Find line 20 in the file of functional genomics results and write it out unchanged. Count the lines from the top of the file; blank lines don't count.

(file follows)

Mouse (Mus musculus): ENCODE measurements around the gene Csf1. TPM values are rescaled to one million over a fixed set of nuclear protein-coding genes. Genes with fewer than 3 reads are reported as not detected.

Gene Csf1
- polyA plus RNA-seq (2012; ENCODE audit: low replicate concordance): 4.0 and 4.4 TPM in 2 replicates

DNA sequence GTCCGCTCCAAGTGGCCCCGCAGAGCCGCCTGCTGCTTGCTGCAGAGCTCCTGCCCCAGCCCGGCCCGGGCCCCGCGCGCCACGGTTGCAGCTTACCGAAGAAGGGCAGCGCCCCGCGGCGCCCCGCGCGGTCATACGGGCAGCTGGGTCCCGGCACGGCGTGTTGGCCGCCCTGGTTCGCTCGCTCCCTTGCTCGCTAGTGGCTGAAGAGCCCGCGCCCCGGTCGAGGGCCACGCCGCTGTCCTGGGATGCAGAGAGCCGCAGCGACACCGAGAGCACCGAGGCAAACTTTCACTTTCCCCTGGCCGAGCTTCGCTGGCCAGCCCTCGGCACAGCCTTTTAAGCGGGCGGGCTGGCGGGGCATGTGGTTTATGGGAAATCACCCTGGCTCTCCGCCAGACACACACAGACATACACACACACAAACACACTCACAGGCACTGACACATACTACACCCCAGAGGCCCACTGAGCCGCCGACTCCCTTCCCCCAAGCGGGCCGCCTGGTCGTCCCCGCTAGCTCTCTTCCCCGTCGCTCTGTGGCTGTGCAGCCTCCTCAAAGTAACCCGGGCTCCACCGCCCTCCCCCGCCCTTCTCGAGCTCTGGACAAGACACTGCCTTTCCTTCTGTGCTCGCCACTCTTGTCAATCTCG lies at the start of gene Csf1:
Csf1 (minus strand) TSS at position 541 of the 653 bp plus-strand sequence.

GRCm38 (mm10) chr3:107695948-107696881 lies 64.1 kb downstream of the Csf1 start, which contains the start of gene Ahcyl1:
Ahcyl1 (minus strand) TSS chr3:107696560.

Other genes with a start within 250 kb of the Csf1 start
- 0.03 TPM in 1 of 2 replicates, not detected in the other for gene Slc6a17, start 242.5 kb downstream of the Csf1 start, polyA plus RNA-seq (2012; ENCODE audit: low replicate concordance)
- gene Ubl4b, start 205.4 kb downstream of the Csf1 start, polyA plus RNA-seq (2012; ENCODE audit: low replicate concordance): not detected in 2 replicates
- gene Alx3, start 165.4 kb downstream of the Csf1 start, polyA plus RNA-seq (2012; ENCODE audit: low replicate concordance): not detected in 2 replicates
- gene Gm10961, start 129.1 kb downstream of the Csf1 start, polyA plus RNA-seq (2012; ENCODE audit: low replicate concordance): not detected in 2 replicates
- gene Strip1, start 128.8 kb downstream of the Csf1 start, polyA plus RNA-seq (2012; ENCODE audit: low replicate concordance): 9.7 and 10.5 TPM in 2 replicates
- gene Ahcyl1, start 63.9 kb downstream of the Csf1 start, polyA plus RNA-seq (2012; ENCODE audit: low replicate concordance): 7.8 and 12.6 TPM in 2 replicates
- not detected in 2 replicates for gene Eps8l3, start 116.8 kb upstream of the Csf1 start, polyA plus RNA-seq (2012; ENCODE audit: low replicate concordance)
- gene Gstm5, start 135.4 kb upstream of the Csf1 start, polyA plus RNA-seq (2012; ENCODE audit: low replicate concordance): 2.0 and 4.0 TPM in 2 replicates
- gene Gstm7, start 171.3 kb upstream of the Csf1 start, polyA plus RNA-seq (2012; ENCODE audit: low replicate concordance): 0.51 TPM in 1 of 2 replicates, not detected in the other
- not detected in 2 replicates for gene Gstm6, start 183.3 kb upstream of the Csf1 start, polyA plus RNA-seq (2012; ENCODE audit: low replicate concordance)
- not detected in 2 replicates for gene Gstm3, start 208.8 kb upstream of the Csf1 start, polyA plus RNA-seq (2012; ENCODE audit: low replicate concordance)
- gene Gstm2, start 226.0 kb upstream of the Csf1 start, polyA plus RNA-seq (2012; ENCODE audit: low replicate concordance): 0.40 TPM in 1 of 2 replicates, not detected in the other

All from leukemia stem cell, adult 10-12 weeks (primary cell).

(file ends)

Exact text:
- gene Gstm2, start 226.0 kb upstream of the Csf1 start, polyA plus RNA-seq (2012; ENCODE audit: low replicate concordance): 0.40 TPM in 1 of 2 replicates, not detected in the other